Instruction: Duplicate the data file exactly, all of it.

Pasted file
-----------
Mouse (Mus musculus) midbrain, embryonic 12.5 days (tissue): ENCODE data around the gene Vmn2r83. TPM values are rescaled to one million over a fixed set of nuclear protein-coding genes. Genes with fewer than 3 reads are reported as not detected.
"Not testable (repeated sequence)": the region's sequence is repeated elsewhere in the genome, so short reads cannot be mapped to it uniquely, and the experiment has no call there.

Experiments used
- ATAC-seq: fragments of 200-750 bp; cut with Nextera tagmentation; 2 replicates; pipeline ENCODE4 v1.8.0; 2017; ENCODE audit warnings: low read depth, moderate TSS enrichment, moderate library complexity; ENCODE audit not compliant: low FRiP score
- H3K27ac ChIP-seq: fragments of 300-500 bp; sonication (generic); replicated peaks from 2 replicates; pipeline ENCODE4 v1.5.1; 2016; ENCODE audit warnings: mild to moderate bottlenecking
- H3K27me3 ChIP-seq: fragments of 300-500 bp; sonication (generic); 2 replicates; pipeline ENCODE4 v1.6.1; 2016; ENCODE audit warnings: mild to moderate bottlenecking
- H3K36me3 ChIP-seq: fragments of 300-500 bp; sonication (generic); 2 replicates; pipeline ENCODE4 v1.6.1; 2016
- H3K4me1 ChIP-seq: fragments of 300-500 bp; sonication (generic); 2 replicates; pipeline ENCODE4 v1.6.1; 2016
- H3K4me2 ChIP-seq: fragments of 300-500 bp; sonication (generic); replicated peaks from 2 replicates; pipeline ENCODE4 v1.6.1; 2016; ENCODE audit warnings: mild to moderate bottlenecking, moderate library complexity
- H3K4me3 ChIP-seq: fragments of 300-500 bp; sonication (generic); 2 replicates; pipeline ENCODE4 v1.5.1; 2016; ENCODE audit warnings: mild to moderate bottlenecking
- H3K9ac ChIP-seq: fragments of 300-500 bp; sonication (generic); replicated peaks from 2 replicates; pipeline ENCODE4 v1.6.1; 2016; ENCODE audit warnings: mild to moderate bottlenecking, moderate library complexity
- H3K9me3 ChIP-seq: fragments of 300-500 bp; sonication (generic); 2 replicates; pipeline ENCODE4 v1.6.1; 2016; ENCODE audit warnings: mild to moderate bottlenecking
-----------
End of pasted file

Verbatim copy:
Mouse (Mus musculus) midbrain, embryonic 12.5 days (tissue): ENCODE data around the gene Vmn2r83. TPM values are rescaled to one million over a fixed set of nuclear protein-coding genes. Genes with fewer than 3 reads are reported as not detected.
"Not testable (repeated sequence)": the region's sequence is repeated elsewhere in the genome, so short reads cannot be mapped to it uniquely, and the experiment has no call there.

Experiments used
- ATAC-seq: fragments of 200-750 bp; cut with Nextera tagmentation; 2 replicates; pipeline ENCODE4 v1.8.0; 2017; ENCODE audit warnings: low read depth, moderate TSS enrichment, moderate library complexity; ENCODE audit not compliant: low FRiP score
- H3K27ac ChIP-seq: fragments of 300-500 bp; sonication (generic); replicated peaks from 2 replicates; pipeline ENCODE4 v1.5.1; 2016; ENCODE audit warnings: mild to moderate bottlenecking
- H3K27me3 ChIP-seq: fragments of 300-500 bp; sonication (generic); 2 replicates; pipeline ENCODE4 v1.6.1; 2016; ENCODE audit warnings: mild to moderate bottlenecking
- H3K36me3 ChIP-seq: fragments of 300-500 bp; sonication (generic); 2 replicates; pipeline ENCODE4 v1.6.1; 2016
- H3K4me1 ChIP-seq: fragments of 300-500 bp; sonication (generic); 2 replicates; pipeline ENCODE4 v1.6.1; 2016
- H3K4me2 ChIP-seq: fragments of 300-500 bp; sonication (generic); replicated peaks from 2 replicates; pipeline ENCODE4 v1.6.1; 2016; ENCODE audit warnings: mild to moderate bottlenecking, moderate library complexity
- H3K4me3 ChIP-seq: fragments of 300-500 bp; sonication (generic); 2 replicates; pipeline ENCODE4 v1.5.1; 2016; ENCODE audit warnings: mild to moderate bottlenecking
- H3K9ac ChIP-seq: fragments of 300-500 bp; sonication (generic); replicated peaks from 2 replicates; pipeline ENCODE4 v1.6.1; 2016; ENCODE audit warnings: mild to moderate bottlenecking, moderate library complexity
- H3K9me3 ChIP-seq: fragments of 300-500 bp; sonication (generic); 2 replicates; pipeline ENCODE4 v1.6.1; 2016; ENCODE audit warnings: mild to moderate bottlenecking